With so much emphasis understandably placed on forging an impressive team of upper- and middle-management executives, it can be easy for organizations to overlook the significance of their entry-level employees.
One word of advice on this: Don’t! These workers, in their own way, are the foundation of your company and hopefully the future of it as well. Here are some key reasons why hiring and nurturing your entry-level staff is a must for smart businesses.
FACE OF YOUR COMPANY. Whether you’re fast-food restaurant chain or a software company promoting new products, there’s a good chance that your entry-level workers are the ones interacting with the public the most frequently. To many people, including plenty of clients and potential customers, they are the ones tasked with making an impression that represents your organization in a classy way.
So choose wisely with these employees, and look for strong communication skills, tactfulness and diplomacy. We’ve all had the experience of encountering rude or disengaged entry-level workers, and the main take-away is to avoid that business in the future whenever possible. On the flip side, a friendly staffer who goes the extra mile for a client can make an impression that lasts for years and reflects well on your entire organization.
FUTURE PLANS. A wise company builds from within, so why not think of your entry-level workers as seeds you’ve planted for a garden that you need to sustain your future growth? Like a garden, these workers need care and nurturing—and will reward you for the time you invest in their blossoming.
By filling key vacancies through promoting qualified current employees you build loyalty, dedication and longtime team members with a devotion to your vision. But it all starts with hiring and mentoring the best-possible entry-level staff. You don’t grow a rose garden from dandelion seeds after all. The proof is really in the pudding when you look at some of the truly successful organizations that have taken this approach; Disney, for example, has countless high-level executives who began their tenures with the company as ticket-takers, ride operators and the like.
NETWORK GAINS. Statistics and research prove that Millennial individuals—also known as Generation Y—are active on social media and good networkers. So when these folks (who will make up a massive proportion of your newer workers) are tweeting, posting on Facebook, Instagram’ing and so on, they’ll be doing it often and connecting with large audiences.
By treating your entry-level employees well you greatly magnify the chances they’ll convey a positive image of your organization during their online communication with friends, family and colleagues in the industry, something that’s growing in significance every day. Likewise, by downplaying their contributions and not engaging and encouraging them, you run the risk of a negative company portrayal gaining traction online.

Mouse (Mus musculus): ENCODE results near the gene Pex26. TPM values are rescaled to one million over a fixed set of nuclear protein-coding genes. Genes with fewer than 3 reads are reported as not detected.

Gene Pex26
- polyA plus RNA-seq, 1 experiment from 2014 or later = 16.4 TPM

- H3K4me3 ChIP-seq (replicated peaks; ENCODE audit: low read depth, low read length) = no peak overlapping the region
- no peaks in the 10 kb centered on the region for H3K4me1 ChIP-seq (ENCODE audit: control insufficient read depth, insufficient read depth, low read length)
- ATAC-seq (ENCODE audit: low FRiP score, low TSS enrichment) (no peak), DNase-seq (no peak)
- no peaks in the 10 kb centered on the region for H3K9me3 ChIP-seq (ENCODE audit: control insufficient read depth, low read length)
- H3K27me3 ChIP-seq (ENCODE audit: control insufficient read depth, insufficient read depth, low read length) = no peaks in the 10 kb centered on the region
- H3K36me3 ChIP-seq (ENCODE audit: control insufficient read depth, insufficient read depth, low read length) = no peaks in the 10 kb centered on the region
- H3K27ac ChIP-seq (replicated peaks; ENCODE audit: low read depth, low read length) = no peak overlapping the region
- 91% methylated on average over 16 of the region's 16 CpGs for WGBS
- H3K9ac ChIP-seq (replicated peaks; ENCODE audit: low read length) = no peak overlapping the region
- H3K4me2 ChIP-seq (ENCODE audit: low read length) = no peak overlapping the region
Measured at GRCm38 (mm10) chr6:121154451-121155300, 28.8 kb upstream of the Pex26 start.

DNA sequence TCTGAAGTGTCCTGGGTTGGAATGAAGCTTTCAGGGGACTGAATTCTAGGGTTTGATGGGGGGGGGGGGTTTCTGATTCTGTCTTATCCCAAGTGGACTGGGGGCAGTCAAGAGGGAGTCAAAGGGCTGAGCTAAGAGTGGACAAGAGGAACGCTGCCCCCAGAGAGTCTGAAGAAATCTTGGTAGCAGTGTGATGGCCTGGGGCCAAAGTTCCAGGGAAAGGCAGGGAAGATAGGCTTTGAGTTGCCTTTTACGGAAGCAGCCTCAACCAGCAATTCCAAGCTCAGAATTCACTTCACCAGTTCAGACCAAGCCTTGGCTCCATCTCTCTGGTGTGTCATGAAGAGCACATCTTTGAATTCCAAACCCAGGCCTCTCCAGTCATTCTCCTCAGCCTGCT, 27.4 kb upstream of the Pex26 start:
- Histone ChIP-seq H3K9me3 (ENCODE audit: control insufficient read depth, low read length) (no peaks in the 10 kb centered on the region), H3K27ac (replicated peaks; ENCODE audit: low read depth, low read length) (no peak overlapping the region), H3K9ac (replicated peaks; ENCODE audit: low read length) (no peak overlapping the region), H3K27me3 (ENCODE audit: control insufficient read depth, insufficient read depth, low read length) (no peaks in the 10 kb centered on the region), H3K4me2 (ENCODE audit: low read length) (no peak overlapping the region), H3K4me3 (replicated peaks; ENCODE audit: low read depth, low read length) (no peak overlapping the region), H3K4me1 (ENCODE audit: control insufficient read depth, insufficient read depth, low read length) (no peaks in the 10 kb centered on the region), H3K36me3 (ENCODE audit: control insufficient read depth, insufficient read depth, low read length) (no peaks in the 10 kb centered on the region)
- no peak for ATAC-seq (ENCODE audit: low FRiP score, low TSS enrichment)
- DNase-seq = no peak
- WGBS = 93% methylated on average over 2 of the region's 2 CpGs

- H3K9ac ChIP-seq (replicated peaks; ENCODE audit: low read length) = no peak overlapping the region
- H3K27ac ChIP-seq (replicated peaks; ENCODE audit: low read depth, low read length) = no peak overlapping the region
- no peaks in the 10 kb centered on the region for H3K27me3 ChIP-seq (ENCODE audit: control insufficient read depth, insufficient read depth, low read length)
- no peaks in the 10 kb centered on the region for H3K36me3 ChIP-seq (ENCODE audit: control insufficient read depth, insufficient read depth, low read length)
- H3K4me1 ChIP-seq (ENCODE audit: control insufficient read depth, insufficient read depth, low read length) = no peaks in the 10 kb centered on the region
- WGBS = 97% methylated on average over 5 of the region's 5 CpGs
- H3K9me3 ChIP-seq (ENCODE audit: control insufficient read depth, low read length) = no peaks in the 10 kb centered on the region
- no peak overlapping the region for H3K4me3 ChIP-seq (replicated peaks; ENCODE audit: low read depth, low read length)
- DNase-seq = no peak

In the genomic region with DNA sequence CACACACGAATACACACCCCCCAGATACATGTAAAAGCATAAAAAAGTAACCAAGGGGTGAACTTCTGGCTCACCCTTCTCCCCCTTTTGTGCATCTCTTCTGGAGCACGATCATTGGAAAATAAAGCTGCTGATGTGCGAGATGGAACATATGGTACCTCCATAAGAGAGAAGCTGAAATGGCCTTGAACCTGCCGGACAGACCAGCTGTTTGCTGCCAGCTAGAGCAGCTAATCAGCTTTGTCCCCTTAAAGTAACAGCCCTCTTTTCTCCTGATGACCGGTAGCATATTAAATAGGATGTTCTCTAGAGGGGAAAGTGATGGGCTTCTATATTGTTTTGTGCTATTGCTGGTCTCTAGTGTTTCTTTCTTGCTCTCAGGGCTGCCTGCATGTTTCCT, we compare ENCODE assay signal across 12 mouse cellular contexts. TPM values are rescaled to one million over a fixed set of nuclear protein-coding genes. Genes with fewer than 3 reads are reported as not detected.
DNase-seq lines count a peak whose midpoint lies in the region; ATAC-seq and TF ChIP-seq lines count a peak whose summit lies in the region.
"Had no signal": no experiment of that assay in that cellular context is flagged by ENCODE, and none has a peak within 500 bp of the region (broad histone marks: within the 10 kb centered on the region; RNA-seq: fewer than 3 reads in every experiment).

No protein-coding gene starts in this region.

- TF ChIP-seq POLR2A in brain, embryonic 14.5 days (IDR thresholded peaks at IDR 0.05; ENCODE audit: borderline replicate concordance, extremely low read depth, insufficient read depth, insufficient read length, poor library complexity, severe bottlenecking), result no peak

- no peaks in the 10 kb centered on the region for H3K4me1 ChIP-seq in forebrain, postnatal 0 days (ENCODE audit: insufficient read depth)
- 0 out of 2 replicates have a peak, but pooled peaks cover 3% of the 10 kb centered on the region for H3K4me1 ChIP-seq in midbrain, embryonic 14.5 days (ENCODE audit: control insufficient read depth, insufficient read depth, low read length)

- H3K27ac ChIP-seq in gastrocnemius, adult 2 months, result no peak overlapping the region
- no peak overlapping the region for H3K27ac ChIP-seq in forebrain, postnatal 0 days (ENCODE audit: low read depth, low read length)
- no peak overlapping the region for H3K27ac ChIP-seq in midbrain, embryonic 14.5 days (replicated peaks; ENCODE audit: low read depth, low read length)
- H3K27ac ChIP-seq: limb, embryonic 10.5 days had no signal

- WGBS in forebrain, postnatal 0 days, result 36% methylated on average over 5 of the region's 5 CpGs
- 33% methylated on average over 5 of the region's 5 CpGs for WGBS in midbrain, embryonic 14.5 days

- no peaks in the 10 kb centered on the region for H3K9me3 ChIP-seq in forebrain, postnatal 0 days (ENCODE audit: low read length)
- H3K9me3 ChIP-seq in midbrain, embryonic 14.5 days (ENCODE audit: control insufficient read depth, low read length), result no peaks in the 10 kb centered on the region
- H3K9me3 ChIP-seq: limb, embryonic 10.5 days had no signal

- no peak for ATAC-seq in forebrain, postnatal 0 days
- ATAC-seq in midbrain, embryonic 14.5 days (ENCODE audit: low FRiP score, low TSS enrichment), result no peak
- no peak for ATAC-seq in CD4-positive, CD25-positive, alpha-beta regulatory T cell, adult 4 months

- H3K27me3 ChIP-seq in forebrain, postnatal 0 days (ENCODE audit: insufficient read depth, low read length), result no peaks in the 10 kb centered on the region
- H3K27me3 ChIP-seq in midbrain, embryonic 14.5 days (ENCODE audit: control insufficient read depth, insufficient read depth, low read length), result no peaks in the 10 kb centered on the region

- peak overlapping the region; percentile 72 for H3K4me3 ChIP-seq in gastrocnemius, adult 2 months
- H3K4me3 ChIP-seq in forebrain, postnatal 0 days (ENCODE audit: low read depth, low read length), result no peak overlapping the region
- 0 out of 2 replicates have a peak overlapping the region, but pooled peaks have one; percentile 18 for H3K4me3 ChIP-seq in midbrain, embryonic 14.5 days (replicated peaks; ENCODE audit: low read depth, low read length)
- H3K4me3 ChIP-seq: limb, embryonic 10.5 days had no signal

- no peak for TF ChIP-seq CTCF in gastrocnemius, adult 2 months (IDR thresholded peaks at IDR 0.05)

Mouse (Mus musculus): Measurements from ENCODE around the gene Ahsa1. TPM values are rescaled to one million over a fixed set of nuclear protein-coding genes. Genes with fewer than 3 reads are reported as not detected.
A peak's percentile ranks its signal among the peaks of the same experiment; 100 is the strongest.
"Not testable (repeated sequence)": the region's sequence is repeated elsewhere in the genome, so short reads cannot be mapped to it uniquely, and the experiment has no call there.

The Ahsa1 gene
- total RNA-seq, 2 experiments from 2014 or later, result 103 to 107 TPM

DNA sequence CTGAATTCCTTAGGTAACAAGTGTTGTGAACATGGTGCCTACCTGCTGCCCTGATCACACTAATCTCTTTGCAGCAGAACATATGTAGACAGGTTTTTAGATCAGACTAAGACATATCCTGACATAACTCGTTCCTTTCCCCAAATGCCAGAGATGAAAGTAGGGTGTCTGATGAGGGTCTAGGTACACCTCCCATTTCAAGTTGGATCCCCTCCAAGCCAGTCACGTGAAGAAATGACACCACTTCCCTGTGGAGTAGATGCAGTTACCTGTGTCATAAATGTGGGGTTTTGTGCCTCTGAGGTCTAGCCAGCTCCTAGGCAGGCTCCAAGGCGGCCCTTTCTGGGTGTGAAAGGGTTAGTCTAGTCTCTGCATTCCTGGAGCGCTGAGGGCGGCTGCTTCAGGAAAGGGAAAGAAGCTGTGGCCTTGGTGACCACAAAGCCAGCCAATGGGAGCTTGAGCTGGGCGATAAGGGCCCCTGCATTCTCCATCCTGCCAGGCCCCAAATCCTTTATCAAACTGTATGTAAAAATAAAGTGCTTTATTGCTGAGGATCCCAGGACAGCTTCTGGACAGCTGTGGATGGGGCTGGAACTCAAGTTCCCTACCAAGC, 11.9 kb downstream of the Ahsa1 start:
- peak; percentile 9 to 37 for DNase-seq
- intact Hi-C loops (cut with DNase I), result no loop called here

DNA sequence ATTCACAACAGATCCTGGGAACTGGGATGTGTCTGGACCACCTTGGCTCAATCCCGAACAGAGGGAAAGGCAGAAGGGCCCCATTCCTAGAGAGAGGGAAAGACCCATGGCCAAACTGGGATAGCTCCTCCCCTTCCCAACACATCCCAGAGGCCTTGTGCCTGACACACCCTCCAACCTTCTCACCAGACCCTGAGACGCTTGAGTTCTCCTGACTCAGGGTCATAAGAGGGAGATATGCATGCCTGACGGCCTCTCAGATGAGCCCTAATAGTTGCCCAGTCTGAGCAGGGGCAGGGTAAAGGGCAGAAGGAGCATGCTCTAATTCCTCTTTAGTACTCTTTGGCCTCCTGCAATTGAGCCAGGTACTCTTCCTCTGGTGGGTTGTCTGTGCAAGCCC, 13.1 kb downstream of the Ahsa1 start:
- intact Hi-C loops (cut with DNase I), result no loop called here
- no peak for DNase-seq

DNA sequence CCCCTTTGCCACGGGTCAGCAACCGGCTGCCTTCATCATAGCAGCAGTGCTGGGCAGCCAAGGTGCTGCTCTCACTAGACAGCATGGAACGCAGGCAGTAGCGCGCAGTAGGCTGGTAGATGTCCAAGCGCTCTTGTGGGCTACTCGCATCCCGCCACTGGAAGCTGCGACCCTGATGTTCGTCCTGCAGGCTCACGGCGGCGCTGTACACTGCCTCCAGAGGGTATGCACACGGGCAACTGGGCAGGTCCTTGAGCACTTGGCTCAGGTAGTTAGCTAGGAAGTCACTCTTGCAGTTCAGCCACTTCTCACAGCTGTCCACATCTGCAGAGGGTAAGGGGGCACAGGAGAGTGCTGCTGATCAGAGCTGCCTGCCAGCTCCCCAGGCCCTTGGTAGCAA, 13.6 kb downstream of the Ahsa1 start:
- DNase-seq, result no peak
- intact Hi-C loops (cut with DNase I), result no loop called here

These days an impressive image cobbled from social media surfing is an invaluable asset to a company. And what your current and former employees post can be a substantial part of that perception.
MORALE VICTORY. The hierarchy of most organizations looks much like a pyramid, with a handful of C-Level execs overseeing a larger group of middle managers, who are themselves supervising an even more extensive amount of lower- and entry-level employees. So if your company follows that general makeup, it obviously means that entry-level professionals make up a solid percentage of your staff.
With that in mind, a healthy amount of your company’s morale and workplace atmosphere will rely on appreciating the importance of these employees. A contented staff is a more-productive workforce, and by caring about the job satisfaction of your ground-level tier of workers you set a tone that carries over to everyone in your workplace. So do what you can, within reason, to let these employees know you value them—whether it’s through creating an inviting office setting, providing bonuses tied to monthly goals, offering flexibility with dress codes or working hours, or all of the above.
The bottom line is that your entry-level staff is a crucial segment of your organization, regardless of the type of company you run or industry you’re based in. By recognizing their significance and acting accordingly, you can only help your business’s future success.